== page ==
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    How can there be "correct punctuation" of something that has been said?
    If you are talking about a more academic context, e.g. noting down oral history where it is important to be word perfect, you transcribe the whole conversation, you don't put in "he/she said" or fiddle around changing tenses to make it reported speech. Same goes for police reports.
     
  5. matwoolf
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    matwoolf Contributing Member Contributor

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    Ach, people, get it right, British punctuation is doubles inside singles - ' "" '

    Only 'creative writers' use "double quotes." Hew:)

    Ultimately Oxford dic says it doesn't matter - is kind of sad to be pedantic about, but celebrate 'single quotes' - has been the way since computer typing. There's internet reasoning to be found.
     
  6. cazann34
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    cazann34 Active Member

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    Is British punctuation any different from American, Canadian, Australian or any other English speaking nation? I'm British and read books from Britain and America and I've yet to notice any difference in punctuation. Or am I wrong?

    edited: apart from single quotation marks of course.
     
  7. matwoolf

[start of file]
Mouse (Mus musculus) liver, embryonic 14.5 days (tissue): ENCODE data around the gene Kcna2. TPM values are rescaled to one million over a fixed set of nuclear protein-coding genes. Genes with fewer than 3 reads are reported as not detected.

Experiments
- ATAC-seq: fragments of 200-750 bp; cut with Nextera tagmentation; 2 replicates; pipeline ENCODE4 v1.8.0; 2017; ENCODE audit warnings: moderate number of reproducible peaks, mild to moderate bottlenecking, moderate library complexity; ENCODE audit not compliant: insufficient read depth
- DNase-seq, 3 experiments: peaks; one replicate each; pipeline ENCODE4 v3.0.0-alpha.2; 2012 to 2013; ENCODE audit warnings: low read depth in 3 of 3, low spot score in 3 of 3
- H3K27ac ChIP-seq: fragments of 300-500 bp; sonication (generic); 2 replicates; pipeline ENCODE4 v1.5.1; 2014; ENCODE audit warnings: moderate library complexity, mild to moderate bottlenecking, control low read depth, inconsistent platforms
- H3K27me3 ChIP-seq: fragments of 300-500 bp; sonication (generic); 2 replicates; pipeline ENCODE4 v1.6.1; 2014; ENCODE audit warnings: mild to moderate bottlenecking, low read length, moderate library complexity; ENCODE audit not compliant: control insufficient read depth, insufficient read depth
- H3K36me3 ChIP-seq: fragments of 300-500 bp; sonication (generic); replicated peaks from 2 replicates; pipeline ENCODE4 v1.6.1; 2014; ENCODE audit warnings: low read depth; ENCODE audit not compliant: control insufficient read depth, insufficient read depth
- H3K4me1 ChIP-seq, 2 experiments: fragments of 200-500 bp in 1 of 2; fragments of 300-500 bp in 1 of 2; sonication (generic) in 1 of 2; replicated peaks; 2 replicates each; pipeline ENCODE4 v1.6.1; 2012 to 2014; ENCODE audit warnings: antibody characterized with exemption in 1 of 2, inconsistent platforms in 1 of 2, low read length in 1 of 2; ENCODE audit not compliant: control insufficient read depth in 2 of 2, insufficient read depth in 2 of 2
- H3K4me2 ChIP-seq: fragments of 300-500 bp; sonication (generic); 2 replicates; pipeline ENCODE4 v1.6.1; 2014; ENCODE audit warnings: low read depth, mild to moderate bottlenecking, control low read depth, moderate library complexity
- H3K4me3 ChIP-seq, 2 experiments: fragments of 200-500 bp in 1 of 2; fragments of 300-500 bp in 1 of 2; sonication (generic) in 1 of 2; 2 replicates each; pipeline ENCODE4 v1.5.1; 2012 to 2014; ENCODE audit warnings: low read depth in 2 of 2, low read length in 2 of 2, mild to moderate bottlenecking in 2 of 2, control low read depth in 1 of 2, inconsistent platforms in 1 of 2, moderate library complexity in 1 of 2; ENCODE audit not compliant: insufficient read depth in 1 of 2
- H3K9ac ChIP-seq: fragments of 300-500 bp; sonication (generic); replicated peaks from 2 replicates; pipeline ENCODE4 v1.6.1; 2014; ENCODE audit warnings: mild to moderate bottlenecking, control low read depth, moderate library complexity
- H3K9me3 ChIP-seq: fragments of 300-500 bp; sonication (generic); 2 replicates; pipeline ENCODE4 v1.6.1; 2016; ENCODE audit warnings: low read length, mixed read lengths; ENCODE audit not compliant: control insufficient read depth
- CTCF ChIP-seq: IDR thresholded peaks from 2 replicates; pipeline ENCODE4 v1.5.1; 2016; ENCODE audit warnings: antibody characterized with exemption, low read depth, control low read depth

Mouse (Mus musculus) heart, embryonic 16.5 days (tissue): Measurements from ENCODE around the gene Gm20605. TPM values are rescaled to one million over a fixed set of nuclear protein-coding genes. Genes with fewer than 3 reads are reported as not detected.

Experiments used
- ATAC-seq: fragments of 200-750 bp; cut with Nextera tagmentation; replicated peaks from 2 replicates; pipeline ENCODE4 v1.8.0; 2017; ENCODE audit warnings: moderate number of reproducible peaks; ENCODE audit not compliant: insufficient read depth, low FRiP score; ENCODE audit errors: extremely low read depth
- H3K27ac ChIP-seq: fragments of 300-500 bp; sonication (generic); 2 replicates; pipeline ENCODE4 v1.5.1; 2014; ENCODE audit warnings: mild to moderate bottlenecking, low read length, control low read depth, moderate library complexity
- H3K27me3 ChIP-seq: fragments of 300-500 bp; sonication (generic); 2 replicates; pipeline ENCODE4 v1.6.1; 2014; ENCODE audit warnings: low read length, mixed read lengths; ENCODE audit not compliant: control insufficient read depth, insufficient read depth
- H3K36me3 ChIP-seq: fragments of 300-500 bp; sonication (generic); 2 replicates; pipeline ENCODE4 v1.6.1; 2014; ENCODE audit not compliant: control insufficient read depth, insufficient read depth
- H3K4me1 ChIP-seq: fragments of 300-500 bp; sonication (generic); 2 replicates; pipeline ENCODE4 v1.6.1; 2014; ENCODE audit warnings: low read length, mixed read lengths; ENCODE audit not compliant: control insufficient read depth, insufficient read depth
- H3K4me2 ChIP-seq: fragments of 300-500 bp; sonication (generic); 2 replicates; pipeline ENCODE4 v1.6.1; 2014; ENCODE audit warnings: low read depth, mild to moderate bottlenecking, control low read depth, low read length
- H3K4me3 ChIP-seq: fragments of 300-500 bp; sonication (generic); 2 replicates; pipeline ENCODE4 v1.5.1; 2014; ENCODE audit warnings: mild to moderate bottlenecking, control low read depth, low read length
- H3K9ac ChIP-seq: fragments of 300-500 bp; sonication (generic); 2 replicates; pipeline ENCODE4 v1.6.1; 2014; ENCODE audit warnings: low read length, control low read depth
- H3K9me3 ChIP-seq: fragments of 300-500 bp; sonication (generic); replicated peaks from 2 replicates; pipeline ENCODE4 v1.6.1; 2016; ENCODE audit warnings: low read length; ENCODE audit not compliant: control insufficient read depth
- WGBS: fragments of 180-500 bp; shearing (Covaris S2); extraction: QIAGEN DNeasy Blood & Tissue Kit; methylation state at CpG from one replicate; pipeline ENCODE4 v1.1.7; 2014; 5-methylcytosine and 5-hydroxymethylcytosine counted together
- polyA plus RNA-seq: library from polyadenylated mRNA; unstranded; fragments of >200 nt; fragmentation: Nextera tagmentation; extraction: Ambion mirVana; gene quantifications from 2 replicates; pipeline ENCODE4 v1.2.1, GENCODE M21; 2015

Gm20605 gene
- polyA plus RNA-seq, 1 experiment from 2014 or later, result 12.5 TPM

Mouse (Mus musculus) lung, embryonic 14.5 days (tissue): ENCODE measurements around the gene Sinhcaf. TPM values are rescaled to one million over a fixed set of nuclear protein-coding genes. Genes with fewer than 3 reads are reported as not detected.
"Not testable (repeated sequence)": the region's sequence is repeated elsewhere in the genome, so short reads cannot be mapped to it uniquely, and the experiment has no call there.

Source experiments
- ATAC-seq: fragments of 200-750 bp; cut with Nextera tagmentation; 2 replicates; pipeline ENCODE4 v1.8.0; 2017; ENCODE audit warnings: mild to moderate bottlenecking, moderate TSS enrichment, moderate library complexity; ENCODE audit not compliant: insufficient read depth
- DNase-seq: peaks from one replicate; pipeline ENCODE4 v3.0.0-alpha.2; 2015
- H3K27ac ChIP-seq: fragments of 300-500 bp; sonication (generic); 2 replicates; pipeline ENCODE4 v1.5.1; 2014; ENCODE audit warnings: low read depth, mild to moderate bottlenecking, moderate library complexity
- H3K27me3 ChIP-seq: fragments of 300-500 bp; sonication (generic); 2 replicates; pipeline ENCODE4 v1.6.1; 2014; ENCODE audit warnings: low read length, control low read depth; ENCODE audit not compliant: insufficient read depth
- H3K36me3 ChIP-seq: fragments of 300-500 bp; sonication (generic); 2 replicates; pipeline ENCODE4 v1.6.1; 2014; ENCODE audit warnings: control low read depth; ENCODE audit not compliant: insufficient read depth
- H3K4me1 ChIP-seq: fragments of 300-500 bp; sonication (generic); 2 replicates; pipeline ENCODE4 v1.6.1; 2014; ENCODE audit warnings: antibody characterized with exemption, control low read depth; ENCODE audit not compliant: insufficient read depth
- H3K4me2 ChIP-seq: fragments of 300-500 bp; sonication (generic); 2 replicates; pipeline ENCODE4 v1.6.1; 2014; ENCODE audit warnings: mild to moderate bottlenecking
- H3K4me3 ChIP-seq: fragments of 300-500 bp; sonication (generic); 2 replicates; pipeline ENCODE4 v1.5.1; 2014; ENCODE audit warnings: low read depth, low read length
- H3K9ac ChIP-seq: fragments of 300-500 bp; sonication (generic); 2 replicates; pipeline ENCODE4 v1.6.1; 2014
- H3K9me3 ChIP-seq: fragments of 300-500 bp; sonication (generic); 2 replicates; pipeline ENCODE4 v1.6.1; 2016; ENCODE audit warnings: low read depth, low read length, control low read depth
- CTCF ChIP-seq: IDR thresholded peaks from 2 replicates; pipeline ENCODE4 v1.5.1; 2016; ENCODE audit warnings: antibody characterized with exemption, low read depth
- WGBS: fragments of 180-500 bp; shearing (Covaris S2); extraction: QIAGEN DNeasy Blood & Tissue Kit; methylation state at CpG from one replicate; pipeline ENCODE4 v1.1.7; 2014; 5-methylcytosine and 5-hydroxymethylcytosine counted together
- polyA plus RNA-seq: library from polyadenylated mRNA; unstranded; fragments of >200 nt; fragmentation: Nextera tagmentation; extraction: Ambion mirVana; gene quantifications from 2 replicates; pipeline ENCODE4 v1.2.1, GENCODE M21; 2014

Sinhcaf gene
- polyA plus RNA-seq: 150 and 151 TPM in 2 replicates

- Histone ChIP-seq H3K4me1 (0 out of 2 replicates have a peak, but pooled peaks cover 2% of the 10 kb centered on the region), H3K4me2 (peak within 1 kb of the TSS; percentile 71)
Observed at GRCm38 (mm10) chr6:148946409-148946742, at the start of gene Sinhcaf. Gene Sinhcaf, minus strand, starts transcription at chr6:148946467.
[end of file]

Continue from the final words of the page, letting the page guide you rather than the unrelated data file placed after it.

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    matwoolf Contributing Member Contributor

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    Don't reckon. All the fun's in the language. Some bloody Webster man ruined everything.

    There's a couple of expressions to watch out for - like 'thermalize' means to put on a coat, oh and some war in 1812 they always bang on about that never even happened.

    Worst thing of all is that our ancestors spoke like they do now. English used to be rotic til some regency types began saying issssue instead of ishew, or something like that - downhill ever since.
     
  8. GhostWolfe
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    GhostWolfe Member

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    Yup.

    US: Then she cried out, "Stop", and they did.
    British: Then she cried out, "stop," and they did.

    Note the position of the second comma & the use of capitalisation; also, the oxford comma is relatively uncommon in US English.
     
  9. Ian J.
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    Ian J. Active Member

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    Actually, because she cried out I'd write it like this:

    Then she cried out 'Stop!' and they did.

    This illustrates the problem with British English having a little too much leeway in the way things can be done.
     
  10. GhostWolfe
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    GhostWolfe Member

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    I kinda hate the use of exclamation marks. She cried out, we know what that means, ergo the exclamation mark is superfluous. But that's just a personal quirk of mine, like my severe rationing of commas in my prose.
     
  11. Ian J.
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    Ian J. Active Member

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    It could be written differently again, by removing the quote altogether:

    She cried out for them to stop, and they did.

    I am beginning to think, having read through these two recent threads on punctuating quotes, that this might be one of those guideline rules where if a quote can be avoided, then it should be.